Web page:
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Changing Sea Levels.

by David Pugh Cambridge University Press The Edinburgh Building Cambridge CB2 2RU England ISBN0521532183; 2004 70 [pounds sterling] hardcover, 30 [pounds sterling] paperback

"Down with sea level rise" was the message on a placard that greeted the author of this book during a conference in the Maldives. As he explains in the preface to this interesting monograph, sea level rise associated with climate change is a matter of considerable public interest and concern, so this book should be a valuable reference for more than the undergraduates at whom it is primarily aimed.

David Pugh is the well-qualified author of the comprehensive 1996 "Tides, Surges and Mean Sea Level", now sadly out of print. This new volume is a slimmed down version, with new material on satellite altimetry and the effects of climate change. The author's easy and clear style makes the book a pleasure to read, although the desire to minimize the mathematical content means that the theoretical and dynamical underpinnings of many topics are omitted. Chapters end with thought-provoking questions, with answers and discussion given in an appendix. Pugh also provides helpful lists of further reading and refers the reader to more material at http://publishing.cambridge.org/resources/0521532183.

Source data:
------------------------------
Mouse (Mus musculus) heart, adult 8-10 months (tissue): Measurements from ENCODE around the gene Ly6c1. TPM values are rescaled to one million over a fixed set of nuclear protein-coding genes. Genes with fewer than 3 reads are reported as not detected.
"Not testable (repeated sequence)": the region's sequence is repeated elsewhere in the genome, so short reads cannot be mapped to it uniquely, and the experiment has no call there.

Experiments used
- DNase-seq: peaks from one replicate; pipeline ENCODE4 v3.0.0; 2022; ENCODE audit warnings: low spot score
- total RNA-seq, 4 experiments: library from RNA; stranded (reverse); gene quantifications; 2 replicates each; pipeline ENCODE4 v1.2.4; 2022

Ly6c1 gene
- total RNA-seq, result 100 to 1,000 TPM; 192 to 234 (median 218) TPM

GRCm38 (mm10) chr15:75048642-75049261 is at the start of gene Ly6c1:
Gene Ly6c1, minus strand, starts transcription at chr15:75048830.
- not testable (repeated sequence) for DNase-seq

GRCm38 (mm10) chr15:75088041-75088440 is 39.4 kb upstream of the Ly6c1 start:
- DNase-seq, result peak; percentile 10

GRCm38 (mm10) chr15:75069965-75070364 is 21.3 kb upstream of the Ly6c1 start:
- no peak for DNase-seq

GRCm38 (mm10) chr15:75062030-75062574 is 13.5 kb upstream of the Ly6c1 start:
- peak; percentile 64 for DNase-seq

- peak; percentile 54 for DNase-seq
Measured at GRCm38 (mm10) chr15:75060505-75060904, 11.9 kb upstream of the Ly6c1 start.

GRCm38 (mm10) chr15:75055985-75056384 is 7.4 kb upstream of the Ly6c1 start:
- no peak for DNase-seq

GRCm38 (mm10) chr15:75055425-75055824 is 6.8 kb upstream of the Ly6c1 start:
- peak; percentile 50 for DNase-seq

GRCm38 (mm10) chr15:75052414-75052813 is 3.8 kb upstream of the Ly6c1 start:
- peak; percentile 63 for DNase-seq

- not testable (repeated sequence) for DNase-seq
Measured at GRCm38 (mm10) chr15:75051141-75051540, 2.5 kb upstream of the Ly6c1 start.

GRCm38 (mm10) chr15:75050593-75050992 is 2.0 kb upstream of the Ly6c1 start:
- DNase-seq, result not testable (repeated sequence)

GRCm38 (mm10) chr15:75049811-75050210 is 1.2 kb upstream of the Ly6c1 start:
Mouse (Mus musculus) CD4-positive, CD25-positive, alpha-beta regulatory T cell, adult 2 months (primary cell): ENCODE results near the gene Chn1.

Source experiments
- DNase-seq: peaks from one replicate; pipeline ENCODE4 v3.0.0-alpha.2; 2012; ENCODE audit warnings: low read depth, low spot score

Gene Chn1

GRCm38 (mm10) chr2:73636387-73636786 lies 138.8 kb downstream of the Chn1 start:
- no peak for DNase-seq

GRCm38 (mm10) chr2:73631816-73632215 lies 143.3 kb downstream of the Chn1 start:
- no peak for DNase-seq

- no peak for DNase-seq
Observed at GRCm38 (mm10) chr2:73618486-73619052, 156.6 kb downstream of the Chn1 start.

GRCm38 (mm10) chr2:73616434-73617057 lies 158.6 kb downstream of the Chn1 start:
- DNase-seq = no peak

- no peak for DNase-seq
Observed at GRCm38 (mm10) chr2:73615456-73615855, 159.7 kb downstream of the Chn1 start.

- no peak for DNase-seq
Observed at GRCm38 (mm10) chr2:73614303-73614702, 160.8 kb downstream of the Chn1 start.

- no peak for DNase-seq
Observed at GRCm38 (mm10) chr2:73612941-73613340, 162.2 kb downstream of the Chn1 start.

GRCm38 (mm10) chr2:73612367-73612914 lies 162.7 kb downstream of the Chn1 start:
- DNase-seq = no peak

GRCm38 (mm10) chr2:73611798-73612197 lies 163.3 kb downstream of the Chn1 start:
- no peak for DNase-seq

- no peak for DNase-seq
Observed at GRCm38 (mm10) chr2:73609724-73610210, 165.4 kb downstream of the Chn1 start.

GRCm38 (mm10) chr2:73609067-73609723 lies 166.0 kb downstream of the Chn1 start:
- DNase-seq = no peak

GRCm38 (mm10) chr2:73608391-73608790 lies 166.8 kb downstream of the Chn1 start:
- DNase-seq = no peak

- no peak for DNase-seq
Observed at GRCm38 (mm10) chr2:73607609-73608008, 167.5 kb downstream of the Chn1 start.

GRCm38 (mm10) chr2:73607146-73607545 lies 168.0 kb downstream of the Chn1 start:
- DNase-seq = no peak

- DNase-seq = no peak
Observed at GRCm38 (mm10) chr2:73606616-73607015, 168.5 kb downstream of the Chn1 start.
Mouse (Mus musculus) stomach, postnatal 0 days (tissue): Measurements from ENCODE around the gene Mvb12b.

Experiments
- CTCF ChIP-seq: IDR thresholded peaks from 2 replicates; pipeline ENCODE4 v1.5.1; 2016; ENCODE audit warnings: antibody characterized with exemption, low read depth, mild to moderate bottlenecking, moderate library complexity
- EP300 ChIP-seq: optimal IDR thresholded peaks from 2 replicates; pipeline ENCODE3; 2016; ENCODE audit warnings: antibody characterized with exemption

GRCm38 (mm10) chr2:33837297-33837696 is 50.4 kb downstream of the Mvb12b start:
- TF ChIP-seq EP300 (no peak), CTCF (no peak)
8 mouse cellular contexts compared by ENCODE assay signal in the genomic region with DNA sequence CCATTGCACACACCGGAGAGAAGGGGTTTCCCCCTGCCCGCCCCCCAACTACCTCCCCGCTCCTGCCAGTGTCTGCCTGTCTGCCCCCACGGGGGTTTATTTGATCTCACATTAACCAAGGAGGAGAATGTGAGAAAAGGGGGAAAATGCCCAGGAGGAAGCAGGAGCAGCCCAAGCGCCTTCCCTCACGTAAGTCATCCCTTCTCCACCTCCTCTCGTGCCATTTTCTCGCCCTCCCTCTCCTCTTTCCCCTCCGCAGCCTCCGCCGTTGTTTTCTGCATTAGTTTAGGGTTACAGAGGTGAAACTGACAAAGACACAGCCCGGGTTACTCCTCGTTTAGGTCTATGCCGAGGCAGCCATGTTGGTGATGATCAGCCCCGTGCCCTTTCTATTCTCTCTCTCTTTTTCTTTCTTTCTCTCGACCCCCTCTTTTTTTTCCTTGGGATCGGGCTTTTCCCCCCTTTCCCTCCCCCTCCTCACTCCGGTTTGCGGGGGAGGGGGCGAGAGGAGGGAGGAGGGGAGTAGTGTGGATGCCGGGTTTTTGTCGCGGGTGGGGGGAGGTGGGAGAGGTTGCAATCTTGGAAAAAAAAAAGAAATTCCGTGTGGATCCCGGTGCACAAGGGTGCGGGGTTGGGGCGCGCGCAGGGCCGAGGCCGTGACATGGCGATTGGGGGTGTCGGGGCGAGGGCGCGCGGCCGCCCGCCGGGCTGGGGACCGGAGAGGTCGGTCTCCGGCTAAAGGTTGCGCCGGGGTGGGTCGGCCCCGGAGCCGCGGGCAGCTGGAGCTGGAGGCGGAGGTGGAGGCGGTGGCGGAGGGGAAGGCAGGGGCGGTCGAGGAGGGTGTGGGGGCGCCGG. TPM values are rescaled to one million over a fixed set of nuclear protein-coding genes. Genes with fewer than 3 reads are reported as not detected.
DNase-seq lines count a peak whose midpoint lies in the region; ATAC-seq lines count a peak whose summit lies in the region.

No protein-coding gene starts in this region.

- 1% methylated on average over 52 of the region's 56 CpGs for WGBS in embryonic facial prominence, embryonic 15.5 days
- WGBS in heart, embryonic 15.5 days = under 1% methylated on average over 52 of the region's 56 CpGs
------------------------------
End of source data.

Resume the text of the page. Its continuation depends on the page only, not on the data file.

The book covers changes in sea level on time scales from minutes to tens of years. Thus, it excludes wind waves at one end of the spectrum and the effects of very long-term tectonic changes at the other, focussing on the effects of tsunamis, tides, storm surges and gradual changes over the last 200 years and in the future. The latter include the effects of vertical land movements as the earth recovers from glacial loading and also the response to changing ocean volume associated with glacial meltwater and ocean warming.

After an excellent opening chapter on observational techniques, from tide poles to satellite altimetry (timing short radar pulses to measure the height of the sea surface), more than half the book is, perhaps surprisingly, devoted to tides. The discussion of these is very good, with traditional material clearly explained, and also, to my delight, some discussion of important and interesting aspects that are typically ignored. For example, Pugh discusses the "age of the tide", the lag of spring and neap tides behind full and new moon at which the solar and lunar tidal forces combine. The lag is typically a day or two, and explained here in terms of the time it takes the ocean to respond to the forcing. (It actually provides indirect information on the ocean's proximity to resonance and the amount of friction.) Pugh also emphasises the "nodal" variations of the tides over the 18.6 year cycle in which the moon's maximum declination (angle above or below the equator) varies between 18.3 and 28.6 degrees. This produces major changes in the lunar diurnal (once a day) tides, and so is important at places such as Victoria, where diurnal tides dominate.

I was also pleased to see a reference to David Cartwright's wonderful 1969 study of the tides at the island of Saint Helena in the South Atlantic, 208 years after Charles Mason (of Mason-Dixon fame) assisted Nevil Maskelyne in measuring sea level changes there; the project compensated for the cloudiness that prevented them from achieving their primary objective of observing the transit of Venus across the face of the Sun. Although Pugh does not report on this, Cartwright found a significant change in the timing of the diurnal tides, an observation which will help us check on the global tidal models that are beginning to be used to predict changes in tides over much longer (interglacial) time scales.